Thus, for those who are secularists first and foremost, it was essential to evaluate the Charter on its own merits, regardless of the independence question.

The Left, the Right and Secularism

The waters were further muddied by the disturbing behaviour in recent years of some left-wing organizations which have abandoned the left’s traditional support for secularism in order not to offend “anti-imperialist” elements which are often Islamist. This has created a political vacuum from which some opportunistic right-wing elements, such as the Front National in France, have benefited by adopting a popular pro-secular veneer hiding an anti-immigrant or pro-Christian agenda. The result is not only a gain for the political right, but, even worse, an opportunity for anti-secularists to misrepresent and slander secularists by associating us with a far-right agenda.

This complex question cannot be described by only two positions, when in reality there is a wide diversity including at least the following: (1) traditionalists who oppose secularism and support the dominant religion; (2) multiculturalists, i.e. ethnoreligious determinists or pseudo-secularists who would extend religious privileges to a plurality of religions; and (3) secularists who supported the Charter, oppose religious privilege and promote universal values regardless of religious tenets.

The Rest Of Canada

In Canada outside Quebec, media hostility to the Charter was even more virulent than within. Building on hatred of Quebec separatists, all-too-familiar accusations of intolerance and identity politics were freely recycled to denounce the bill. Nevertheless, a survey conducted in the summer of 2013 indicated that 43% of Canadians approved of the Quebec Charter and, ahortly before the election, three secular organizations outside Quebec expressed some support for the Charter.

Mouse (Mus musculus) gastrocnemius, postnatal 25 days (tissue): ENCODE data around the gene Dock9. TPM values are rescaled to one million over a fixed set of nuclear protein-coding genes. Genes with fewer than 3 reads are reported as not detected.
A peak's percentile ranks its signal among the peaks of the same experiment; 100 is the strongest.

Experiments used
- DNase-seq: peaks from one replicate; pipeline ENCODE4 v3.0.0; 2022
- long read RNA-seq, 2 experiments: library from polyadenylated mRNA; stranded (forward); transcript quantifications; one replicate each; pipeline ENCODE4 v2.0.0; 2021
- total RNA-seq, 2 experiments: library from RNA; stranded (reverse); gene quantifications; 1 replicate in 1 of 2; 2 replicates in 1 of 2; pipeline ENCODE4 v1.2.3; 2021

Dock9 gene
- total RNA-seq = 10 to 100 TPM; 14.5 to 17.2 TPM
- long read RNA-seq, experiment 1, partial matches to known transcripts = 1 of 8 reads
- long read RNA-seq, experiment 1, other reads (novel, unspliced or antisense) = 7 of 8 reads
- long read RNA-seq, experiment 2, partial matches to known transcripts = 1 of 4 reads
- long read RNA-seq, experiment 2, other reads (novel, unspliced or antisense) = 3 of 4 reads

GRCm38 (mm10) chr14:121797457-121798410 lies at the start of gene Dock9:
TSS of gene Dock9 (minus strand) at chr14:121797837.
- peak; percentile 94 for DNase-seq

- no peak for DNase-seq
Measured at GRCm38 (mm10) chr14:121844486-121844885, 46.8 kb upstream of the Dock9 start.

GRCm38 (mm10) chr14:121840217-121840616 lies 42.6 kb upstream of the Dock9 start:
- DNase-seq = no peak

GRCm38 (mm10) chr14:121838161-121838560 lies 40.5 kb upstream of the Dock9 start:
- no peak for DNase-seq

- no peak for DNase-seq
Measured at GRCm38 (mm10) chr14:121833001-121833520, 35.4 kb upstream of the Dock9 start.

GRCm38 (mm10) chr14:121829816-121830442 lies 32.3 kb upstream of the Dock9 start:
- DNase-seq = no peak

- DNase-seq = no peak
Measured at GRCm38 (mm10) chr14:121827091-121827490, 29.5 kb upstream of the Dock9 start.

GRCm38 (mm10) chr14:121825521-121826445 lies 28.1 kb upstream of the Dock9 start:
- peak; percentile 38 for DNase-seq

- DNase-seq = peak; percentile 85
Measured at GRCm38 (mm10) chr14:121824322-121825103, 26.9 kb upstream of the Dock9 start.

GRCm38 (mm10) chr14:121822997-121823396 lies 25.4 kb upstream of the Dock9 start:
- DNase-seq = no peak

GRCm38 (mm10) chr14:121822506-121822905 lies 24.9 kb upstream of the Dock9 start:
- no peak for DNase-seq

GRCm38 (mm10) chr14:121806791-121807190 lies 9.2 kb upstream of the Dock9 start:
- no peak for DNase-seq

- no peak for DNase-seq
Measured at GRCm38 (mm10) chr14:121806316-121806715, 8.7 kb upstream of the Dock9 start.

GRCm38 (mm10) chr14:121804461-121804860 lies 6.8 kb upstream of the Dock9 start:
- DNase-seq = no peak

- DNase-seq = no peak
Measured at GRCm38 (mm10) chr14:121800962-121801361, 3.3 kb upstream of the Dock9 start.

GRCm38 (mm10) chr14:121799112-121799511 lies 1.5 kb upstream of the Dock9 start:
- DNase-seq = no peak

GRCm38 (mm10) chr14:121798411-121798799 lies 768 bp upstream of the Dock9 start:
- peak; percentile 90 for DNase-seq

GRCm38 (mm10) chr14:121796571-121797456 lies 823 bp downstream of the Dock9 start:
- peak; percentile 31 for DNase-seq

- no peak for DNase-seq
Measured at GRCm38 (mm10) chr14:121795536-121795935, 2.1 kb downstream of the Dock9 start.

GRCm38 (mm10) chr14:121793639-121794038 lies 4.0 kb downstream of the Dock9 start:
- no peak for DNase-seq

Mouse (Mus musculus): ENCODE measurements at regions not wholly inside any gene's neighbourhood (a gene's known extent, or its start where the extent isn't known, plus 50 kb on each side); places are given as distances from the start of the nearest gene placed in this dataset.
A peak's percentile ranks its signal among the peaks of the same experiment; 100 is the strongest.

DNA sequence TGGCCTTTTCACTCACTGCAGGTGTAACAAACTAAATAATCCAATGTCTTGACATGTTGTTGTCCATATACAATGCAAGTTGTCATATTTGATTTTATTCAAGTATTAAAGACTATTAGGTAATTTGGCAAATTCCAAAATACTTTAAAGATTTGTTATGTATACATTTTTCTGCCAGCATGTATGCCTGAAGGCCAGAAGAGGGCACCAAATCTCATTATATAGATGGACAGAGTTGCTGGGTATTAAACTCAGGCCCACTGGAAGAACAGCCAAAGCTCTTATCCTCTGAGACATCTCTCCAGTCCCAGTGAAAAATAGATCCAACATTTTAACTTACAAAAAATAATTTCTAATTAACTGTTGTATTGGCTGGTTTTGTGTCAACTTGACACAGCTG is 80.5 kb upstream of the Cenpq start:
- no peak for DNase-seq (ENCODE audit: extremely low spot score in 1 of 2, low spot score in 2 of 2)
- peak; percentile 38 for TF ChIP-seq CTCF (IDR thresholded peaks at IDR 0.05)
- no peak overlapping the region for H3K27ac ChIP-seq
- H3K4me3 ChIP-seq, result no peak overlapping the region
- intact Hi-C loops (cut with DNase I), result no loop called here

However, two organizations with pretentions of representing secularists across Canada took a very different approach. Both CFI Canada (CFIC) and the Canadian Secular Alliance (CSA) opposed the Charter, foolishly dismissing it as either “anti-religious” or unnecessary, arrogantly ignoring the history and accumulated expertise of Quebec secularists and failing to recognize the Charter’s implications for future secularization.

An Historic Opportunity Squandered

The results of the April 7th 2014 Quebec election were a resounding defeat for the Parti Québécois. Although this spelled death for the Charter of Secularism, analyses of voting demographics indicate that it was the PQ’s sovereignty plans and not the Charter which the electorate rejected.